belonging by Alex Schneidman

Smudges of light dance across the subway windows, ephemeral, and they belong. In their tiny way, in their light deep in the burrows of the city, they are meant to be. Someone gave those many lights a place.

The sighing, belching body metropolitan swarms past the dots. The City is an agitated tessellation of them. The people and the lights. If we could hear their music it’d gurgle and clang. Cement pours and keyboard clicks.

I am at one year swarming with the rest of the City from haircuts to restaurants to glass skyscrapers. I have fallen into my patterns and learned the best door to get in on the 1 train. Like I’d dreamt for so long, I have given my soles to the sidewalk grime…

And yet, the City is not “mine.” Even before I moved here I knew that. I do not own this place, the grime on my shoes, the subway lights. None of it is mine.

I do not remember being in a louder place than Shea Stadium on October 4, 2006. 

It was the first game of the 2006 National League Division Series between the Mets and the Los Angeles Dodgers, and my mom pulled me out of my fifth grade class early to go watch. That year, baseball was my nearest held love.

In the top of the second inning, with John Maine pitching and no outs, rookie Dodger Russell Martin hit a long double to right that Shawn Green played off the wall and launched to the cut-off man, Jose Valentin, who threw a dart to the Mets catcher Paul Lo Duca to tag out a huffing Jeff Kent. The home plate umpire thrust an emphatic fist declaring Kent out while Lo Duca turned around to survey the field.

That moment was, to my 10 year old body, the loudest feeling I had ever known. That would not last very long.

When he turned around to survey the field, Lo Duca had an instant to tag out a diving JD Drew, who was looking to capitalize on the catcher’s engagement with the previous runner to sneak a run. The tag was placed, the ump pumped another fist, and the Mets achieved a fairly bizarre double play.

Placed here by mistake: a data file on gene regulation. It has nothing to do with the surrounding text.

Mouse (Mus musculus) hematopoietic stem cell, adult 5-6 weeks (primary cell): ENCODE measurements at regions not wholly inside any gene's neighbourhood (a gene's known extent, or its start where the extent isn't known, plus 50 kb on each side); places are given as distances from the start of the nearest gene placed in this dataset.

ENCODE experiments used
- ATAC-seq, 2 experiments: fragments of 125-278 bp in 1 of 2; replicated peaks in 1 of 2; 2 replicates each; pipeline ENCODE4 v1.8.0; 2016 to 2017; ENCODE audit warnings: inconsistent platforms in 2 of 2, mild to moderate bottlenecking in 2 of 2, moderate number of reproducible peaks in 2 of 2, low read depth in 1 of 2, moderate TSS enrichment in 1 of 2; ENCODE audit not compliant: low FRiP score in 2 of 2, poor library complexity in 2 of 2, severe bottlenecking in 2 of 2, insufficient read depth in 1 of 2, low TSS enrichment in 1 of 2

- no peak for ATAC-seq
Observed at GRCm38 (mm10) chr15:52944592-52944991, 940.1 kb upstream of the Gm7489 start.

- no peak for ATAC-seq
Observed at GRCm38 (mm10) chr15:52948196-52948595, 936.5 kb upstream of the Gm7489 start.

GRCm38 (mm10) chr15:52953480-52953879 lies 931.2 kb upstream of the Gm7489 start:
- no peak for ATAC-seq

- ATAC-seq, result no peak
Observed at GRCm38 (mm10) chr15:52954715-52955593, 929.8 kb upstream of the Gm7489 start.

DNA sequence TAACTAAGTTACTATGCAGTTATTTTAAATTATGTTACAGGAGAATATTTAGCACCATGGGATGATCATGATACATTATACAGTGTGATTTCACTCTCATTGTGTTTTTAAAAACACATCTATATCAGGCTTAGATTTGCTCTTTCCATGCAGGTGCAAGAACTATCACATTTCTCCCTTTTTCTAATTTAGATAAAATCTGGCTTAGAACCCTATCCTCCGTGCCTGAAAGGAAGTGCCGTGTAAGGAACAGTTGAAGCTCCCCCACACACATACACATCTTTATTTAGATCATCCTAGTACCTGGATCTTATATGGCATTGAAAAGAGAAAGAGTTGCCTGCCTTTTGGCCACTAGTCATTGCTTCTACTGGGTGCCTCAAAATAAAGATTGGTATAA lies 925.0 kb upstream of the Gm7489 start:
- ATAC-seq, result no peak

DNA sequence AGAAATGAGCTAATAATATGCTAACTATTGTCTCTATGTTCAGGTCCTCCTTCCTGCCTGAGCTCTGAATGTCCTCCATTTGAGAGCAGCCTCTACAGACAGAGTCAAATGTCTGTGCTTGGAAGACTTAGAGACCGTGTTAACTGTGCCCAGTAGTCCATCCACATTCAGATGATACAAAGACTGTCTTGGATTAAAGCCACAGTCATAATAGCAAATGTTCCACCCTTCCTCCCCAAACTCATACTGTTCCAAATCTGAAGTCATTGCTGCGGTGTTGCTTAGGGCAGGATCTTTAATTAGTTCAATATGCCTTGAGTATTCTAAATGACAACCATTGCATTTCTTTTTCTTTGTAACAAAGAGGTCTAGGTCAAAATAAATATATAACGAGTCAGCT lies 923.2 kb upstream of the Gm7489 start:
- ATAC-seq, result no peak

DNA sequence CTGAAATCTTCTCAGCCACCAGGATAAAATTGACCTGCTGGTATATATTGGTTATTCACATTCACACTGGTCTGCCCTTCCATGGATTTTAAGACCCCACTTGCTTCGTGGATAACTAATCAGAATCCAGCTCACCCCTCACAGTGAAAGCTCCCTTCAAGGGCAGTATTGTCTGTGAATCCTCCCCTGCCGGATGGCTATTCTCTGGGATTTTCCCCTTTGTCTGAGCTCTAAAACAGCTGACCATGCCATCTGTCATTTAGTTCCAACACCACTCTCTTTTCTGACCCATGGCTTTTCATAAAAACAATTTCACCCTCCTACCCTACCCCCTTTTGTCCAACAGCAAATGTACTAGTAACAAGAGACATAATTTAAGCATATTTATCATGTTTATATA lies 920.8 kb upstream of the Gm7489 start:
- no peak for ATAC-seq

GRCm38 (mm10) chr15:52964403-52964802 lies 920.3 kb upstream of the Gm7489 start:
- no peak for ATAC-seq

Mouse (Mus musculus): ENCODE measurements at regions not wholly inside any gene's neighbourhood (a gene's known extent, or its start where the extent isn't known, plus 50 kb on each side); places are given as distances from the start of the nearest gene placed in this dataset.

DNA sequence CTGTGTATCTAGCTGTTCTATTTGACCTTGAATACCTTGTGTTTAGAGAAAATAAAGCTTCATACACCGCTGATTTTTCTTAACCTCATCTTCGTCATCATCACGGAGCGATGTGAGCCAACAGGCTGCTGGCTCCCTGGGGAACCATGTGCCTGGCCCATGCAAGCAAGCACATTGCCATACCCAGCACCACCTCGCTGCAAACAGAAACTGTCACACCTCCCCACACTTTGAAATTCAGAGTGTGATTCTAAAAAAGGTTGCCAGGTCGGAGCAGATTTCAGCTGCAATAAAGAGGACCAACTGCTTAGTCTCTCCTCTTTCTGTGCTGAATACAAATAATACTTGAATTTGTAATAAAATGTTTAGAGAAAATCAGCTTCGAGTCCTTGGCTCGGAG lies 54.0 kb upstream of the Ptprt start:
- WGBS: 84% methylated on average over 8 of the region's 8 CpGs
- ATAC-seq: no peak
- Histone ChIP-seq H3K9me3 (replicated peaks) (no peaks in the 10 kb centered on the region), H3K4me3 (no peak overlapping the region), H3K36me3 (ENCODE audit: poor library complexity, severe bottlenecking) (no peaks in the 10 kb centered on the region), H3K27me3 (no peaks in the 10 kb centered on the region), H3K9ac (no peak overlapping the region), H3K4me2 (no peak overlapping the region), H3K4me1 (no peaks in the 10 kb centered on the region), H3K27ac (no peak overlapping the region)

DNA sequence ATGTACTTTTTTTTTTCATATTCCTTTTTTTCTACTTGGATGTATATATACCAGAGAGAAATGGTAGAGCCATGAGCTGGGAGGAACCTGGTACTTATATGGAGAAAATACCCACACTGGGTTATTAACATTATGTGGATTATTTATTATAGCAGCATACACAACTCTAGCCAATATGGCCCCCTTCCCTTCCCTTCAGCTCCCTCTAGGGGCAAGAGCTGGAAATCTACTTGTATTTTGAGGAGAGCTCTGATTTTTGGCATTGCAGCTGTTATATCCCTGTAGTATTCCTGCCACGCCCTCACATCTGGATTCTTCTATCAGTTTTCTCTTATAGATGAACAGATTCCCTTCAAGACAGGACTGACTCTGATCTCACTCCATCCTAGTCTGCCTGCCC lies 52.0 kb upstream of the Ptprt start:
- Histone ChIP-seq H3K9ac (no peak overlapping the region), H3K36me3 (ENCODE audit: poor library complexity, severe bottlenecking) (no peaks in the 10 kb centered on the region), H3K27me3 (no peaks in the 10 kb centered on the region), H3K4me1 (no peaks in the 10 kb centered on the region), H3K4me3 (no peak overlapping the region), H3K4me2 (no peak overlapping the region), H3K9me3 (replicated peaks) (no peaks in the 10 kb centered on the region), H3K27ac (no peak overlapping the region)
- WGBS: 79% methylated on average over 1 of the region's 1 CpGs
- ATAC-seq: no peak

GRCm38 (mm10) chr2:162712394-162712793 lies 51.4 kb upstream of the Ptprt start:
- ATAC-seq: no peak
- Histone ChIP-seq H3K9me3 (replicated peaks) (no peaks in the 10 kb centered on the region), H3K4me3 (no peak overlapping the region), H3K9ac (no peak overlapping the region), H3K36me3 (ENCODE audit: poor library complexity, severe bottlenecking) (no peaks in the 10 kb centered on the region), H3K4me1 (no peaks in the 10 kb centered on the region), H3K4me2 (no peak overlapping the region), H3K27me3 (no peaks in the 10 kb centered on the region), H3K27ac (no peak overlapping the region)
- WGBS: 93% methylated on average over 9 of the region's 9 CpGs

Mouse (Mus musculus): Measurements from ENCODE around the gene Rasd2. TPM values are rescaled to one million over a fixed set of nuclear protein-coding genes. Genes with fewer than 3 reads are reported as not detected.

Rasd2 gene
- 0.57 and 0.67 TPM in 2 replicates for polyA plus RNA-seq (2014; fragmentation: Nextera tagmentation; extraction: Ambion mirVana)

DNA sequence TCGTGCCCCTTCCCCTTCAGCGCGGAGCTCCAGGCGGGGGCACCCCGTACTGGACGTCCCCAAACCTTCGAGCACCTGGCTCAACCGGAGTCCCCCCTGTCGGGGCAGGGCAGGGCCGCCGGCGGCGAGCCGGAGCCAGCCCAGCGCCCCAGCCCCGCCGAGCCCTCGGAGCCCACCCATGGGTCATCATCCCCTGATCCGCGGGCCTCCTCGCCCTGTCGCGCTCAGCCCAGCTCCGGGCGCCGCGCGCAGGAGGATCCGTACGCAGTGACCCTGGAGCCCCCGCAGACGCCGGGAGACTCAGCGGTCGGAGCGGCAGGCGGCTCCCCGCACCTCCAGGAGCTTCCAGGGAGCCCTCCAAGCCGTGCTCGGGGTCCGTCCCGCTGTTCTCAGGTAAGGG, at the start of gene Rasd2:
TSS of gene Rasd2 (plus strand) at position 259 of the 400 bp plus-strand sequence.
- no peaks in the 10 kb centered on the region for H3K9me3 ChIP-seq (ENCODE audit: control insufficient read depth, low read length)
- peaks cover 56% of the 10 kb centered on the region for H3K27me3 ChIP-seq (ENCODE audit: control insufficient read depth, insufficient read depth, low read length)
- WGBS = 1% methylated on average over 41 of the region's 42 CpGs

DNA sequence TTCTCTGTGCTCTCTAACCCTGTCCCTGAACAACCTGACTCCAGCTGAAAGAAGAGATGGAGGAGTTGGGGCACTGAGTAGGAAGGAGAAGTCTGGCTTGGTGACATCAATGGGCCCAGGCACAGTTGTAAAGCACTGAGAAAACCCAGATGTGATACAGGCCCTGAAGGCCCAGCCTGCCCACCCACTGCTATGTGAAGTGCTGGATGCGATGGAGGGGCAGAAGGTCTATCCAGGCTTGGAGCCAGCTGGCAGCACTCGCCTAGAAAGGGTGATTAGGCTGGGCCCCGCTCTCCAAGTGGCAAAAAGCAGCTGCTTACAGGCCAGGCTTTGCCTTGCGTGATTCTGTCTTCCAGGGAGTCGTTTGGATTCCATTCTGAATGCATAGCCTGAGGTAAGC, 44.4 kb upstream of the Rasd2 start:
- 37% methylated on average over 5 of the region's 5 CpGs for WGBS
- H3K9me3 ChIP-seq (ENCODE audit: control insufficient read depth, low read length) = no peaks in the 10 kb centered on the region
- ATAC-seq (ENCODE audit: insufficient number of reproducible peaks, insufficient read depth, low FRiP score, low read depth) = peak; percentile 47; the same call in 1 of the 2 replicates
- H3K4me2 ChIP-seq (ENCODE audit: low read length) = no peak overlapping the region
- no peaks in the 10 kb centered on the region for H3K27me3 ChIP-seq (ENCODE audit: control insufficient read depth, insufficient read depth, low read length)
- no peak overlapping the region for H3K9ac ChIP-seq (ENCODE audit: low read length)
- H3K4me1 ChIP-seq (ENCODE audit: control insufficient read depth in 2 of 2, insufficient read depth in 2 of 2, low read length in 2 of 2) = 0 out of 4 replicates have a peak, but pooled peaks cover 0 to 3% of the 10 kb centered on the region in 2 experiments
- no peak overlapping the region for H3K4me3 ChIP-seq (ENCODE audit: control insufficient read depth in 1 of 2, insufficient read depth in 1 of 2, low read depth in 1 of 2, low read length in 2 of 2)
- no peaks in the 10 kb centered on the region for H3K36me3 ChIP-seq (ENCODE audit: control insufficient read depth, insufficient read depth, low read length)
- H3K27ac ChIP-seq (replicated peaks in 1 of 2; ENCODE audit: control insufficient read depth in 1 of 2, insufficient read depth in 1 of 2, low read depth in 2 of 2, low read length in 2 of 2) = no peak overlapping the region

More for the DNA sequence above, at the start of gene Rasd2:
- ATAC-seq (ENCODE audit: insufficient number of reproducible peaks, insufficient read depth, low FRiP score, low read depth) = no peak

Shea Stadium swayed beneath my feet. The fifty year old girders and cement felt like rubber, warping and flexing. I was terrified. I was thrilled. Loudness like that can’t be measured in decibels or in the vibrations of air. It’s a loudness that you are part of and that swallows you whole, a feeling that could only be observed by the people creating it.

I don’t remember feeling anything even partially resembling that again until October 18, 2015 at Game 2 of the National League Championship Series between the Mets and the Cubs, when Daniel Murphy deposited a two run home run into right field off of eventual 2015 Cy Young Award winner Jake Arrieta in the first inning. Perhaps that moment only partially resembled the first because it was in a new stadium, Citi Field, where the girders are probably less likely to warp, and the mezzanines less likely to sway.

Citi Field was opened for the Mets in the Spring of 2009. At the time I did not much care for it.

The Mets’ two final years at Shea after that 2006 playoff run were disasters, and I never felt like I truly got to say goodbye to this place that I had been coming and playing Hot Wheels on my mom’s shoulders, or waiting in lines for ice cream, or getting to see my favorite players, Piazza, Wright, play this game that was my whole existence. In my privileged Long Island life, the Mets and Shea had provided my greatest heartbreaks. Watching it get dismantled meant I’d have to find closure myself, and we’d never get to reconcile.